SPRINGFIELD, Ill. — After all the big talk, rare legislative proceedings and countless vows, Illinois lawmakers left Springfield having failed to deliver on a fix to the state's nearly $100 billion pension debacle, setting up an even more difficult road ahead.
To some, the lack of action marred an intense spring legislative session that saw some big accomplishments: Before Friday's adjournment, lawmakers approved a budget without cuts to education, a historic expansion of Medicaid, medical marijuana, concealed carry and a breakthrough compromise to regulate hydraulic fracturing. But they didn't take votes on a bill making Illinois the 13th state to approve same-sex marriage, a major gambling expansion or a way to starting digging out of its unprecedented pension debt.
"The 500-pound elephant in the room is pensions," said Kent Redfield, a retired political scientist at the University of Illinois at Springfield and former House staff member. "It's a huge failure."
With lawmakers not coming back until the fall, the options to get back to work on the problem aren't easy. And the pressure doesn't appear to be fading.
The crisis has already led bond houses to give Illinois the lowest credit rating and they're likely to lower it again. Several governors from other states have already tried to poach Illinois jobs playing up that fact. And the inaction sets the stage for Gov. Pat Quinn to answer tough questions on the 2014 re-election trail.
Quinn could call lawmakers back but special session requires a three-fifths majority rather than a straight majority and his track record hasn't been great. A special session he called on pensions last year ended without results.
Momentum to finally tackle the decades-old problem seemed in full swing this year. Quinn had made it his top priority and House Speaker Michael Madigan applied a rarely used legislative procedure in February to take piecemeal votes on numerous parts of the pension problem to gauge where lawmakers were. Several concrete plans emerged and new lawmakers got a crash course on the issue.
But in the final hours of the session, both chambers remained deadlocked. Madigan sponsored a bill, with Quinn's support, that slashed benefits across the board. It was defeated in the Senate. Senate President John Cullerton pushed his overhaul, which would give retirees a choice between health care or other pension benefits, claiming it would survive a constitutional challenge. It never left a House committee.
Even the most minor pension overhaul — getting state universities and community colleges to gradually pay their own retirement costs — died on the Senate floor late Friday, and that was after the heads of several education institutions agreed to it.
"There couldn't be a more stunning indictment of your failure of leadership than this right here," Sen. Matt Murphy, a Palatine Republican, told his colleagues. "This constitutes all that's left of pension reform with the great Democrat majority that was finally going to solve this huge problem."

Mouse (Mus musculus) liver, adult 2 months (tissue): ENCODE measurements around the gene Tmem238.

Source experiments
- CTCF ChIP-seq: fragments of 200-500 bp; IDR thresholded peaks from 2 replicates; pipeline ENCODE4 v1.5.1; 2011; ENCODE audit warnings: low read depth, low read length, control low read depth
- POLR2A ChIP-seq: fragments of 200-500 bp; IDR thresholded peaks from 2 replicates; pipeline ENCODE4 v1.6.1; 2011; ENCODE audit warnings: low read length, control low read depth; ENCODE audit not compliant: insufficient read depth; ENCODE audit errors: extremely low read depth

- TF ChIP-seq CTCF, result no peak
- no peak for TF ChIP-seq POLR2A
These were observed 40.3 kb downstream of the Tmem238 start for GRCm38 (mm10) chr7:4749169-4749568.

Some of those early votes on difficult pension issues might haunt some politicians come election time. Quinn is among those who probably stands to lose the most. He's brought up pensions at nearly every public appearance in the last year. But the lack of action could perpetuate claims from his critics that he has little sway at the Capitol. The Chicago Democrat might see a challenge from within his own party as both Illinois Attorney General Lisa Madigan — daughter of the House speaker — and former White House chief of staff Bill Daley mull runs.
Experts say the special session is risky.
"If he calls a special session without a deal being made, it's just going to be more embarrassment," said Chris Mooney, a political science professor at the University of Illinois Springfield.
Quinn, who left Springfield without addressing reporters, issued a strong statement that he would continue the fight but could not do it alone.
After years of state underfunding and skipped payments, Illinois' five public employee retirement systems are about $97 billion short of what's needed to pay benefits. The full annual payment in 2014 will be about $6 billion — nearly one-fifth of the state's general revenue fund.
"It should be a top priority before we do anything else. Everyone's losing out," said state Sen. Dan Duffy, a Lake Barrington Republican. "People are going to be hurt."
Other issues that are expected to come back before lawmakers soon are same-sex marriage and a measure that would establish five new Illinois casinos.
The gambling measure fizzled out Friday after the sponsor said details, particularly those related to oversight of a Chicago casino, couldn't get worked out.
The sponsor of a same-sex marriage bill, Democratic Rep. Greg Harris of Chicago, told lawmakers late Friday he simply didn't have the 60 votes he needed. He did promise to bring it back soon to give those undecided a chance to mull it over. The heart of the debate centered on members of the House Black Caucus, who are all Democrats but split or undecided on the issue.
"We will be back and we will be voting on this bill in this Legislature in this room," Harris said. "Until that day I apologize to the families who were hoping to wake up tomorrow as full and equal citizens of this state."